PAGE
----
Our cars: Ford Focus - April 2012
Week ending April 20
Driven this week: 173 miles
Ford Focus review
Having received a rap on the knuckles following the recent Econo Check report from my local Ford dealer, I decided to put its advice into practice this week.
The Econo Check analyses your driving style in a bid to help you drive more efficiently. It suggested that I could save more fuel with better anticipation of situations where I needed to speed up or slow down, and to lighten up the use of my right foot. So, on a 140-mile return trip from London to Bicester in Oxfordshire I put theory into practice.
I avoided unnecessary overtaking, and followed the car's gearshift indicator religiously. The result was a 38.6mpg high for the motorway stretch of the journey, and a 36.8 average – an improvement of 3mpg on what I usually record, even if the mythical 47mpg Ford claims as an average is still proving elusive. However, the improvement was hard-won concentrating on checking the dash gearshift meant that I actually felt quite tired by the end of the journey. Saving money on fuel meant that I spent a lot of my own energy.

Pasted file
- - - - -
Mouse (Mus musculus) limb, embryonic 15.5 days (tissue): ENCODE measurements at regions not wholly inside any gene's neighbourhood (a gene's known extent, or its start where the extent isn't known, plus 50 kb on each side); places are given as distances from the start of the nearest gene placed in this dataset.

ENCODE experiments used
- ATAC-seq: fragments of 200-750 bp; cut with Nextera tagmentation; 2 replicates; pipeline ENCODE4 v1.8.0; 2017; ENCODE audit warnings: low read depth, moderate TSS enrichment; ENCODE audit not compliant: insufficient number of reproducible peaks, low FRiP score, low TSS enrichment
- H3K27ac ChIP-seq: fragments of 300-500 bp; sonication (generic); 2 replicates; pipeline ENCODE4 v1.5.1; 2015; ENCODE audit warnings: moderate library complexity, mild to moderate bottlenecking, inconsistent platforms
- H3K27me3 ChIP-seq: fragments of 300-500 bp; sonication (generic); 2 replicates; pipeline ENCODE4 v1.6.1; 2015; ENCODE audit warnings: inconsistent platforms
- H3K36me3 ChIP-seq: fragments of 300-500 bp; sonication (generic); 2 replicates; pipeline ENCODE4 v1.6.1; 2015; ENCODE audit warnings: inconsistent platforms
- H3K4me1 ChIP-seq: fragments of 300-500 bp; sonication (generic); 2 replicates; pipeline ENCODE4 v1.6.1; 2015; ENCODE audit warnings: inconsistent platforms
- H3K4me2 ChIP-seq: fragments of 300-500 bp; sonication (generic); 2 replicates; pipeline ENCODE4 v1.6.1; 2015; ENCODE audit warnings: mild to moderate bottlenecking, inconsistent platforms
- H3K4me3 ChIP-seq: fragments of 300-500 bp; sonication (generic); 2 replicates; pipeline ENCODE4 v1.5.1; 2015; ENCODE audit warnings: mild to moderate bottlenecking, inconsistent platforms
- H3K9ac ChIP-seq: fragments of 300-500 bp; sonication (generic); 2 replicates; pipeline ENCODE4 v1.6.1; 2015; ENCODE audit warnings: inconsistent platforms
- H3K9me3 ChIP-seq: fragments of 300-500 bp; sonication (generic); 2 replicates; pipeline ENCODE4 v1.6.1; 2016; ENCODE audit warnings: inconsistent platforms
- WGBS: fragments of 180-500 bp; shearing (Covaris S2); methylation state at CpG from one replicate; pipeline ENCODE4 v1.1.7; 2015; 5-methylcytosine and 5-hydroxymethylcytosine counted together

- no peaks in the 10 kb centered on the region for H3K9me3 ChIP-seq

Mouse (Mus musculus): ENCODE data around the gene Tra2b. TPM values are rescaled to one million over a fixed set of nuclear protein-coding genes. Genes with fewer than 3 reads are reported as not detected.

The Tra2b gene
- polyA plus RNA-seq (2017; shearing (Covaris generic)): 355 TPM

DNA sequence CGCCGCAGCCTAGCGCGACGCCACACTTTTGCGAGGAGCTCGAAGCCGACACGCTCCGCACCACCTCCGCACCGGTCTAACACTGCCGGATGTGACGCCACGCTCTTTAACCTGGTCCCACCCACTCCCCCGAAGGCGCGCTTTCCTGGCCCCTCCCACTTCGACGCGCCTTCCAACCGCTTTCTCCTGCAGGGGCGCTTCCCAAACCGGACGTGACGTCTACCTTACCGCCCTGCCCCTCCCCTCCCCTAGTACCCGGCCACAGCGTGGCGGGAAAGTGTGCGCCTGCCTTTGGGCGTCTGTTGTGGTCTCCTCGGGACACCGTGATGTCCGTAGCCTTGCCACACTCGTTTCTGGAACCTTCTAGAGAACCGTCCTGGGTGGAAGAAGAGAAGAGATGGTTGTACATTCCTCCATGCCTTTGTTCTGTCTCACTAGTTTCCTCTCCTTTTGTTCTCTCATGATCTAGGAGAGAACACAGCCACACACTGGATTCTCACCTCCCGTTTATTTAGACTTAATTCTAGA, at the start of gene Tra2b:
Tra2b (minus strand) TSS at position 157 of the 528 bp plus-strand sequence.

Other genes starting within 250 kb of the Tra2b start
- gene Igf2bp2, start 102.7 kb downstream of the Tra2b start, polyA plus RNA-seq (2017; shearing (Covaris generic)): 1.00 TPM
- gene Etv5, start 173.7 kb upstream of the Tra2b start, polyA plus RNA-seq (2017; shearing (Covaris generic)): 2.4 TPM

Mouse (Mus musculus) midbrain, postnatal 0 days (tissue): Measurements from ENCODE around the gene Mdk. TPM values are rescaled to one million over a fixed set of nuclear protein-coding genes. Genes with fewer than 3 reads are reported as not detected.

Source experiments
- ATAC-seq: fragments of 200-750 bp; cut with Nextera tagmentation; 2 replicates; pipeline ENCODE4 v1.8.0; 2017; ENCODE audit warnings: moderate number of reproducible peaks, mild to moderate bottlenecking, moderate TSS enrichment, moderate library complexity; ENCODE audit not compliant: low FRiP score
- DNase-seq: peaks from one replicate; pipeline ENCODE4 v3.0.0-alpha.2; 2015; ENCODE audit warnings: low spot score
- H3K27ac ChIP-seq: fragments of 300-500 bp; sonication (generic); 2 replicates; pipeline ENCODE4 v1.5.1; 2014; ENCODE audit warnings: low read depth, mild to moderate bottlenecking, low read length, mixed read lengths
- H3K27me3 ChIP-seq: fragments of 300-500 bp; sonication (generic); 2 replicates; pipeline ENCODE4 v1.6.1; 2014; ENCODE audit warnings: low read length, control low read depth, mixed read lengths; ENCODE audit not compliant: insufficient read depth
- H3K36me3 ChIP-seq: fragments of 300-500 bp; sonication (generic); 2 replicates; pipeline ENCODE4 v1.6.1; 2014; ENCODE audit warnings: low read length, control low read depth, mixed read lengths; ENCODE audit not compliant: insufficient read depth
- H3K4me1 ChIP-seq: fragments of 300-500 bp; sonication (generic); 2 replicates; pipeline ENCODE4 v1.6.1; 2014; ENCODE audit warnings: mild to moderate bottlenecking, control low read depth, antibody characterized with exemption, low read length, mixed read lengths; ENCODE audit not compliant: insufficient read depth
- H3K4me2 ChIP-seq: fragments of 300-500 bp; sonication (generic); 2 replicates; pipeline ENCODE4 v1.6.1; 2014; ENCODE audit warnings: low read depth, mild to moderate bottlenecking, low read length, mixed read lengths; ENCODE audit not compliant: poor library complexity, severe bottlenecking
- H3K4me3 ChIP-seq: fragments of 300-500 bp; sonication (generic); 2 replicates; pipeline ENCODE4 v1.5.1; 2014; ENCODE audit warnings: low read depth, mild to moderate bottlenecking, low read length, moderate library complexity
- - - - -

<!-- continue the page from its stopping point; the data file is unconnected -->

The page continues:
Week ending April 13
Driven this week 194 miles
Ford Focus review
A great car is about to get even better. We've tested a super-efficient 1.0-litre turbocharged engine for the Focus, which combines a 123bhp power output with fuel economy of almost 57mpg.
This could answer my only serious criticism of our long-term Focus after nine months of ownership. For my kind of driving - mostly family-ferrying around town - I would happily sacrifice the extra 25bhp of our 1.6-litre EcoBoost for better economy and fewer visits to the fuel station.
There's also a 99bhp version of the new 1.0-litre engine that emits 109g/km of CO2, which puts it into the 12% company car tax band and will no doubt galvanise the Focus’s standing as Britain’s favourite fleet choice. I’m sure the keys will be in demand when the 1.0T joins the What Car? fleet this summer
Week ending April 6
The Focus was a true family hauler this week, transporting two octagenarian relatives and their carer on an 80-mile round trip to see Junior.
In the past I have voiced concerns about the ease of access to the rear of the car, as the ‘cut’ of the doors means that I sometimes struggle to extract my son’s child seat.
On this occasion, however, there was nothing to worry about: even frail Auntie manage to manoeuvre herself in and out easily enough, and the boot was deep enough to swallow a heavy-duty wheelchair too. Job done.